We face energy scarcity.

Demand for energy could double by 2050.  There is a risk of an energy gap equivalent to the whole of the energy sector in 2000.  As oil producing nations pass their peak, the amount they can extract decreases daily. This means prices will rise at an increasing rate.

We face water scarcity.

Up to 7 billion people will face water scarcity by 2050. On current economic and population growth trajectories, by 2030 global water supplies will satisfy only 60% of demand (source; Baccaletti, Grobbel, Stuchtey, The business opportunity in water conservation, McKinsey Quarterly, 2010). The price of water could increase by 300% over the next 20 years. 

We face food scarcity.

Increasing population, together with increased appetite for meat coupled with degraded land and soil erosion, will inevitably lead to food scarcity and increased food prices. One futurist believes we will have to produce as much food in the next 40 years as in the whole of history.

We face resource scarcity.

By 2050 we would need 2.5 times the natural resources of earth. We currently take 20% more than the earth can naturally replenish.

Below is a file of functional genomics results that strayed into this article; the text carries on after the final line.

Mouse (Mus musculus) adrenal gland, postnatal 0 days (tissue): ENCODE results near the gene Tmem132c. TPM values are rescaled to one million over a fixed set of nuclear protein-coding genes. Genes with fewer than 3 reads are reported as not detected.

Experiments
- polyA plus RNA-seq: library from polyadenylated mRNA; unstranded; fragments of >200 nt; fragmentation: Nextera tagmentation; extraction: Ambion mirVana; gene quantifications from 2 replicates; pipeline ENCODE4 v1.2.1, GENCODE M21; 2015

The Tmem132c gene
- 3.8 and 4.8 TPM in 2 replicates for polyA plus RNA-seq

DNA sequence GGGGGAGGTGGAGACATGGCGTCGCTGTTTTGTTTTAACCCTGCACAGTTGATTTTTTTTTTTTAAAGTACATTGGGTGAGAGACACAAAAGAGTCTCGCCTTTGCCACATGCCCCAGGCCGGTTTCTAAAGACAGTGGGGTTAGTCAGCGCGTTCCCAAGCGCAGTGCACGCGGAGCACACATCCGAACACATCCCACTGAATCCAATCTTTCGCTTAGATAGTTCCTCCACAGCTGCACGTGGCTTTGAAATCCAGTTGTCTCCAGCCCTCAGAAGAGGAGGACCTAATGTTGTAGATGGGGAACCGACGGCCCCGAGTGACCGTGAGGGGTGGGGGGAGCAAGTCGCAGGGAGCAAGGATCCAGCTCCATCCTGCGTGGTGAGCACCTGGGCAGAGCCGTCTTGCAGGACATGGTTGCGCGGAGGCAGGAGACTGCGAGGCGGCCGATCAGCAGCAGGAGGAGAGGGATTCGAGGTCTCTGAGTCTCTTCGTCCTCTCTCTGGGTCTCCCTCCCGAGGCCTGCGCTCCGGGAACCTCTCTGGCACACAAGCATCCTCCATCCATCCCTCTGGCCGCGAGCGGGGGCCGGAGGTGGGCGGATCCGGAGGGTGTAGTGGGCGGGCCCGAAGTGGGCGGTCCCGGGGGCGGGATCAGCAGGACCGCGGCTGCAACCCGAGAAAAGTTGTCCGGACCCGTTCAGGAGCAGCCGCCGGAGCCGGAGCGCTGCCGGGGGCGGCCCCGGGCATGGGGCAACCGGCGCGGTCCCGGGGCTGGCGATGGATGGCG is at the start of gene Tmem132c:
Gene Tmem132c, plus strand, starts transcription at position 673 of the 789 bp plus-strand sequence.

We face unexpected costs.

Economic losses from climate-related disasters are already substantial, and they are on the rise. Insured losses alone have jumped from an annual US$5 billion to 27 billion over the last 40 years. 

Economic volatility is highly likely to continue.

The cyclical nature of the economy and the fact that many businesses are still not managing for long term success increase the likelihood of continued economic volatility.

Growth will be constrained by literacy.

One in six young people leave school unable to read, write and add up properly (source; Leitch Review on Skills, 2008, UKCES).

Growth will be constrained by poverty.

29 authorities across the UK have more than one in five children living in severe poverty (source; Save the Children, February 2011).  A fifth of the world’s population earns just 2% of global income (source; UN Global Compact, 2010).

We face an increasingly diverse world.

200m people may be migrating each year to escape environmental degradation, hunger or poverty.

Business will increasingly lead social change.

Of the world’s 100 largest economic entities, 43 are companies (source; D. Steven White, September, 2010).


*These insights are from a variety of sources from the World Economic Forum to Shell’s Signals and Signposts.